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2. Reading, Writing, and the Love That Dares Not Speak Its Name: Eloquent Silences in Ana María Moix’s Julia

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pp. 35-60

Franco’s Spain was preoccupied with fixing rigid, essentializing dichotomies of gender and sexuality and with codifying and criminalizing homosexuality. While the Law of Social Danger and Rehabilitation subsumed lesbians under the general category of homosexuals, lesbians, in actuality, were treated and conceptualized differently from gay men. On the one...

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3. From Castrating Fascist Mother-Nation to Cross-Dressed Late-Capitalist Democracy: Eduardo Mendicutti’s Una mala noche la tiene cualquiera

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pp. 61-112

Chapter 1 details how fascist law silenced homosexuals by literally removing them from sight, confining them in special institutions, and seeking to cure them of their perversion. This ineffectual act of erasure was supported by the cultural apparatus of the Francoist regime at large. This apparatus was carefully designed to perpetuate gender dichotomies and traditional...

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4. A Voyage in Feminist Pedagogy: Citationality in Cristina Peri Rossi’s La nave de los locos

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pp. 113-142

Queer novelists—both male and female—writing during and after Franco’s dictatorship used a variety of rhetorical strategies to negotiate the constraints imposed on them by heterosexism. While Moix deploys silence—requiring a lector entendido to read between the lines—to critiquethe silencing of lesbianism, and, while she exposes the roles of eroticism...

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5. Drawing Difference: The Cultural Renovations of the 1980s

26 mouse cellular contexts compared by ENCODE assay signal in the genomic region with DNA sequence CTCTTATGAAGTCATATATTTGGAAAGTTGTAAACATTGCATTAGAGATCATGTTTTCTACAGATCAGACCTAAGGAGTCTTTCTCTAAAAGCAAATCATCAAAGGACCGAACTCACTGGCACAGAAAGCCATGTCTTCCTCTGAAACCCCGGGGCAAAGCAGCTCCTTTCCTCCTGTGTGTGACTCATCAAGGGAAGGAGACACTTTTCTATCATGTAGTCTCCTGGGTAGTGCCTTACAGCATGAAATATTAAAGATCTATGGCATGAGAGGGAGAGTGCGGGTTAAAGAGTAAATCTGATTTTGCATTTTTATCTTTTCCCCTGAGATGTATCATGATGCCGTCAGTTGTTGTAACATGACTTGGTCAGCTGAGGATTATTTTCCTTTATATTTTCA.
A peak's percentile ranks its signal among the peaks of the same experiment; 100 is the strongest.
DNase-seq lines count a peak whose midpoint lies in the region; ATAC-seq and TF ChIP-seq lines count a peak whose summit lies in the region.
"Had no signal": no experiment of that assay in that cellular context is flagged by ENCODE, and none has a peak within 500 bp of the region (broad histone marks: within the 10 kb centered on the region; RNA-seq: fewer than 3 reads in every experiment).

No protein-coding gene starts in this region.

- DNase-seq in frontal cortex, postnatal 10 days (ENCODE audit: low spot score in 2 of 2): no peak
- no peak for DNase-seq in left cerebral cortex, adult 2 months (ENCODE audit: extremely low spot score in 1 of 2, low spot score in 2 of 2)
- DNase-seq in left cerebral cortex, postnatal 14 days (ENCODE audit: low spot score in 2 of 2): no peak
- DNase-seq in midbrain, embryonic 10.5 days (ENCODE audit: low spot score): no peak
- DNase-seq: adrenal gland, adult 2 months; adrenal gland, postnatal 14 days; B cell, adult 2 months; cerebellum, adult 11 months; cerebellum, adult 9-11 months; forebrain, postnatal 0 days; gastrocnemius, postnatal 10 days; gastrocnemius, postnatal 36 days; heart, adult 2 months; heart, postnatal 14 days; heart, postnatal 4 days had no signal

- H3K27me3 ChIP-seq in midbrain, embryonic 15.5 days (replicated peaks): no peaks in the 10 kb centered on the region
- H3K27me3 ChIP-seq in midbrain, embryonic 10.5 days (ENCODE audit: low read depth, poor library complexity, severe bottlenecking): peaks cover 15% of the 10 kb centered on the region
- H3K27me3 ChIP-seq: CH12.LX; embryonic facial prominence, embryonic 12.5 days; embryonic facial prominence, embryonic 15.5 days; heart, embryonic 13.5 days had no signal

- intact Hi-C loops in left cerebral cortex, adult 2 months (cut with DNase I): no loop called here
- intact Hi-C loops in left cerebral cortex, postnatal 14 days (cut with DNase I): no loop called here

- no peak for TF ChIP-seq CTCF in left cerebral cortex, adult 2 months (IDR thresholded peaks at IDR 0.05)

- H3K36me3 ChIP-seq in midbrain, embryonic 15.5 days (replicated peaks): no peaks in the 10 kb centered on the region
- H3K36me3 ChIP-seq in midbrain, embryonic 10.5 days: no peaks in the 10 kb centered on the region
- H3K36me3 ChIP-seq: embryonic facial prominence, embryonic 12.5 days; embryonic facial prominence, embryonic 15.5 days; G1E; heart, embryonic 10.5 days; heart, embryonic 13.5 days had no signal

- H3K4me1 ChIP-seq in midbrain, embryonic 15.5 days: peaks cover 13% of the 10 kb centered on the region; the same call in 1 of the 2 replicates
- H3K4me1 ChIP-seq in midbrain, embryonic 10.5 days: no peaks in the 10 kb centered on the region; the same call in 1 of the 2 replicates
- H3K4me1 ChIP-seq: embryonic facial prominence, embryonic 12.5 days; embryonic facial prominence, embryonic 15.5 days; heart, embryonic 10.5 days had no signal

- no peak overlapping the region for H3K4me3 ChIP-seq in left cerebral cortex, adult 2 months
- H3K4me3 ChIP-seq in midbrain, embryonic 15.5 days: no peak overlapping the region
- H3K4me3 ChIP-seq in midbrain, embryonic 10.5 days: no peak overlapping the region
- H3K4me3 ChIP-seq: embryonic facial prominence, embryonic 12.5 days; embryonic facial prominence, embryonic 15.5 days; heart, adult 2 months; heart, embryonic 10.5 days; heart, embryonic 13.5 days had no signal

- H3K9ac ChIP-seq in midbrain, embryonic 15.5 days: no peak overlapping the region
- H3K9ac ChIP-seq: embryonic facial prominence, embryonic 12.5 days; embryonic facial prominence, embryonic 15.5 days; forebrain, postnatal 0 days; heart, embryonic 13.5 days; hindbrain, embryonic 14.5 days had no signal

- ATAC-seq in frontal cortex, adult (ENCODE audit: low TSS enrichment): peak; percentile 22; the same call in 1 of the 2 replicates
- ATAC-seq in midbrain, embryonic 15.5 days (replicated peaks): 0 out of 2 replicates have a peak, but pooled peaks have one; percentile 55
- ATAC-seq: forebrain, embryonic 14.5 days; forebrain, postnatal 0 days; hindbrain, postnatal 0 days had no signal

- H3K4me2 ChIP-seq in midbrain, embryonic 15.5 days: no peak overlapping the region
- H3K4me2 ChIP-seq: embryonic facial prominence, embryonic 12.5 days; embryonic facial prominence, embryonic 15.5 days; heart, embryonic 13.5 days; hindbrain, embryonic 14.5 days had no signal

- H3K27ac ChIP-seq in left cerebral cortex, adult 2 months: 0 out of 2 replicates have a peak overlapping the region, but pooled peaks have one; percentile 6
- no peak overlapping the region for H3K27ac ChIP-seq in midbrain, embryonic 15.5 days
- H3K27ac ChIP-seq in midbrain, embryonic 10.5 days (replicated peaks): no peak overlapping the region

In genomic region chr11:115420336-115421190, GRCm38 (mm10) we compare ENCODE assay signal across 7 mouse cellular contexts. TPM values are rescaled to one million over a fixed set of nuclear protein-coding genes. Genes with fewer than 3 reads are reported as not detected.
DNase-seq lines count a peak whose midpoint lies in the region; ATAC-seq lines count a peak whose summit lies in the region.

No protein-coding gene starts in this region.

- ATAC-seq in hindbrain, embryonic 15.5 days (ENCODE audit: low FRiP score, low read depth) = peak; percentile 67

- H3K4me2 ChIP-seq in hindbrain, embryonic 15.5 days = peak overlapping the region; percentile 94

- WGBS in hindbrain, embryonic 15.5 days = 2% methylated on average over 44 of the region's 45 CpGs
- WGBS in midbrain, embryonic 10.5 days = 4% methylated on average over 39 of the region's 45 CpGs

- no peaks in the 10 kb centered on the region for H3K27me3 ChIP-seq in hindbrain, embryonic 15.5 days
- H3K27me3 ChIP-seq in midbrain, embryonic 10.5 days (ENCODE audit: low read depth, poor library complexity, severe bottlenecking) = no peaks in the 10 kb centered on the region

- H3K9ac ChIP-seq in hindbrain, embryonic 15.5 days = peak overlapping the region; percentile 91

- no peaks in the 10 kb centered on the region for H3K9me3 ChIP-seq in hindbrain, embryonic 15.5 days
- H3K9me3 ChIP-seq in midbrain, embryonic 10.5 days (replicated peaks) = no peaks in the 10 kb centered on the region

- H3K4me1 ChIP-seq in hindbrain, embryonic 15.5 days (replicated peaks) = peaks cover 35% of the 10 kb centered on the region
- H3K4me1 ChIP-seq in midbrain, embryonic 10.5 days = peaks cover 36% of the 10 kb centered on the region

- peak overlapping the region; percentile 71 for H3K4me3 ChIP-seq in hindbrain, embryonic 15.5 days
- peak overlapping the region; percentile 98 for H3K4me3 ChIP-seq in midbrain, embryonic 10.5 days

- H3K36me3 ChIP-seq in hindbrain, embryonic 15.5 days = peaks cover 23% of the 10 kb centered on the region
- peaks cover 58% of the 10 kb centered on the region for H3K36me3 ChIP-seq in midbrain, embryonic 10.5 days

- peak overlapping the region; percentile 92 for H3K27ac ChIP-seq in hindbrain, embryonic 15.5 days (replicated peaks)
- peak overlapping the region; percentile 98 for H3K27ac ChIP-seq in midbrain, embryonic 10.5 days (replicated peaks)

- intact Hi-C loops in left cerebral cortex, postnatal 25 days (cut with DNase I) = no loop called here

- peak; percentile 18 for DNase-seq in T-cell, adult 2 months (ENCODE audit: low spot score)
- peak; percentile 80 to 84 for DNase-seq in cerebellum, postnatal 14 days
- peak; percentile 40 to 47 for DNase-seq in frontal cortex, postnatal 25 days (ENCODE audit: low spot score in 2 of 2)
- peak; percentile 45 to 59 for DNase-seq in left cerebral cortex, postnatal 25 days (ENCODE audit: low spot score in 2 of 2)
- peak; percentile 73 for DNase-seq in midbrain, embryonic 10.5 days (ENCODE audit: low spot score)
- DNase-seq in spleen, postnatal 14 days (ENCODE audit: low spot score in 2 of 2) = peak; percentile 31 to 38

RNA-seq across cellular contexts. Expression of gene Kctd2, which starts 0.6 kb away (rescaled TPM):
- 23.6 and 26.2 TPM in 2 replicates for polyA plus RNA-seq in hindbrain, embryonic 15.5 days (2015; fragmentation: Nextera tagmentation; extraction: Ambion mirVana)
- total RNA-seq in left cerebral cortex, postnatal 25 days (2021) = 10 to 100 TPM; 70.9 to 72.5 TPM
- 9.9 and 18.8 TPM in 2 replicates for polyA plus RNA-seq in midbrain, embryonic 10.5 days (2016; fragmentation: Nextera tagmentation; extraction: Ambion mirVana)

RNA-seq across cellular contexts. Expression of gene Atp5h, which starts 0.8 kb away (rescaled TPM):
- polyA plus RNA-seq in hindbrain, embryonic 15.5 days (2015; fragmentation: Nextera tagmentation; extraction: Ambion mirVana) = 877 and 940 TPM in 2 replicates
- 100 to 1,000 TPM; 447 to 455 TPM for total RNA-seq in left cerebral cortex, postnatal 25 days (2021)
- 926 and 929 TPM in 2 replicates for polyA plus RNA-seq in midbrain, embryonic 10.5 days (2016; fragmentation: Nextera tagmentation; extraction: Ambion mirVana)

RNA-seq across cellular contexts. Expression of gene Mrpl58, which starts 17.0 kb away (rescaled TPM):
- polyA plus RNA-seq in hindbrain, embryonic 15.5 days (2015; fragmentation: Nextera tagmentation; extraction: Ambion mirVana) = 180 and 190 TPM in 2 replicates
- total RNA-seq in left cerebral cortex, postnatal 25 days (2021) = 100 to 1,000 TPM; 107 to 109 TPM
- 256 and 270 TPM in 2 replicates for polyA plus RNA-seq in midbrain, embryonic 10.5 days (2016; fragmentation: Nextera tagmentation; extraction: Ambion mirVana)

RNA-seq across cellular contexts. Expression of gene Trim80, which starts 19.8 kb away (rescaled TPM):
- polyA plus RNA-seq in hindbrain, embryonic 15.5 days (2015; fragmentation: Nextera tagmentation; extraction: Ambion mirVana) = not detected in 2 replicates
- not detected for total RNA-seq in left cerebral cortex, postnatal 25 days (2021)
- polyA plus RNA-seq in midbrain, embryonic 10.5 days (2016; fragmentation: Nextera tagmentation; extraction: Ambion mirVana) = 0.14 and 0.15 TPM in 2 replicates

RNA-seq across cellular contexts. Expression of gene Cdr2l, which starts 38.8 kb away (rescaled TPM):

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pp. 143-186

This chapter follows the avenues of inquiry opened in chapters 3 and 4 by analyzing gendered representations within the changing cultural climate of the late 1970s and the 1980s. This period exploded into cultural and social experimentations that led to the development of new representations of gender and sexuality, particularly in an immensely popular urban cultural...

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Conclusion

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pp. 187-195

Significant transformations in queer representations enabled and shaped the broader economic, political, and cultural transition from the 1960s through the 1980s (which included the Spanish transici

Notes

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pp. 197-221

Works Cited

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pp. 223-241

Index

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pp. 243-257


E-ISBN-13: 9780791479773
Print-ISBN-13: 9780791471739
Print-ISBN-10: 079147173X

Page Count: 273
Illustrations: 8 illustrations
Publication Year: 2007

Series Title: SUNY series in Latin American and Iberian Thought and Culture
Series Editor Byline: Jorge J. E. Gracia